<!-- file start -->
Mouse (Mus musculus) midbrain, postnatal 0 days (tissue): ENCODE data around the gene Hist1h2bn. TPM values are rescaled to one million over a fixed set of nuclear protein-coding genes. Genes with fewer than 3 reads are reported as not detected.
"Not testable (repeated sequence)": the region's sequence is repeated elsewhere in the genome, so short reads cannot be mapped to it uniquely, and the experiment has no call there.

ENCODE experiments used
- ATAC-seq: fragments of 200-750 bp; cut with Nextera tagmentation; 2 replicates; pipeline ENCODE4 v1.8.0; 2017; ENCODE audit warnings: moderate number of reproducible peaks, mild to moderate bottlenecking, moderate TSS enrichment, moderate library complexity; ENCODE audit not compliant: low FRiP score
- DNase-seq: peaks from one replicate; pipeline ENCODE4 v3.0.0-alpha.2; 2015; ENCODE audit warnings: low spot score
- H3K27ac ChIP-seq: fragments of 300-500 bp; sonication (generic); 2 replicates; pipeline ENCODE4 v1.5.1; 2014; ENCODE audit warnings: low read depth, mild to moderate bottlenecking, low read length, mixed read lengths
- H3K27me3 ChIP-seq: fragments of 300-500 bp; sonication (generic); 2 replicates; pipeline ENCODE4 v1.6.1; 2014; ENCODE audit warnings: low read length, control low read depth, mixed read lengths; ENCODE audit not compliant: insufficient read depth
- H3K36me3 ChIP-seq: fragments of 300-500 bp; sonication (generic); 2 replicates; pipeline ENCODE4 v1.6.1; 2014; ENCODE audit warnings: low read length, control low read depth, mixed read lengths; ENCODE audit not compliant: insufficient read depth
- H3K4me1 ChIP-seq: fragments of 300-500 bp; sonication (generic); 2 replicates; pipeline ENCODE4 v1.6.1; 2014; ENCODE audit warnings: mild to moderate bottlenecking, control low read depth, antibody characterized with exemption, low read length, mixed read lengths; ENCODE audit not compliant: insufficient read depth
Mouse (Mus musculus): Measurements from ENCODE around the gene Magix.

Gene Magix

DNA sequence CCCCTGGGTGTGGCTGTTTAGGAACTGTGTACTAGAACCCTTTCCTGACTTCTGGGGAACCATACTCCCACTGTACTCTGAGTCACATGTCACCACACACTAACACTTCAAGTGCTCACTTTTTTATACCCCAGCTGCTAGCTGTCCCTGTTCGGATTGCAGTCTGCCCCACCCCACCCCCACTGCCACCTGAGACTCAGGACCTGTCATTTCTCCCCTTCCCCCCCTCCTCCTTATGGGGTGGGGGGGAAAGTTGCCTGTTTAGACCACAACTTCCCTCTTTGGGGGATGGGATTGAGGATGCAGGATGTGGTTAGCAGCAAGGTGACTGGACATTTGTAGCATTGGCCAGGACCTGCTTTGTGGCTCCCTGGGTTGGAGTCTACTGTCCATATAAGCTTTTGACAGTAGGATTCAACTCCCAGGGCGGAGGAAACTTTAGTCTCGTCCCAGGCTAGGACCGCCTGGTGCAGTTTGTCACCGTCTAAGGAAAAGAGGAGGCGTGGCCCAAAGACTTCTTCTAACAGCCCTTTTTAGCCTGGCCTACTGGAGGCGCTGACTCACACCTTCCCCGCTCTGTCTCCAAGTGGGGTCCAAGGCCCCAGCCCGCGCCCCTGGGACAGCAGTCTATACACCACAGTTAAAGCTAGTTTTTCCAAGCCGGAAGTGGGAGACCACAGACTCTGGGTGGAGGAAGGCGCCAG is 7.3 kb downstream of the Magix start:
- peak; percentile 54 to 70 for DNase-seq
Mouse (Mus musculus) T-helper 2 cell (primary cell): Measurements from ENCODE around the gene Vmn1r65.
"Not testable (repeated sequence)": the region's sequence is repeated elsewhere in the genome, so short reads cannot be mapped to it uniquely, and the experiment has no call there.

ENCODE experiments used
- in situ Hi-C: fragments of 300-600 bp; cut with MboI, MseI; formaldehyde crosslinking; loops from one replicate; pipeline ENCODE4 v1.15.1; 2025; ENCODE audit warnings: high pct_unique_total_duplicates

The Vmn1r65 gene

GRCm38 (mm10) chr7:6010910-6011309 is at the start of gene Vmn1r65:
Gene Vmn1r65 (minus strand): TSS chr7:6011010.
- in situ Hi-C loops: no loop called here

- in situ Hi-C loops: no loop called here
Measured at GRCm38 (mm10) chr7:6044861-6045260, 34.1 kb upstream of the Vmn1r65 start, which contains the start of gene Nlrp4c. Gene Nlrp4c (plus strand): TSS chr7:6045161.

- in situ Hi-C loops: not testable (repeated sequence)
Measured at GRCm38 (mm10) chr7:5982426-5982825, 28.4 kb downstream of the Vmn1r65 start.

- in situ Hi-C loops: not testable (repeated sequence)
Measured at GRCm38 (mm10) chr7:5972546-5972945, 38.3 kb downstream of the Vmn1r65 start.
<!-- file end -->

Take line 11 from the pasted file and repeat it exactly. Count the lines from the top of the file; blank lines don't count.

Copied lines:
Gene Magix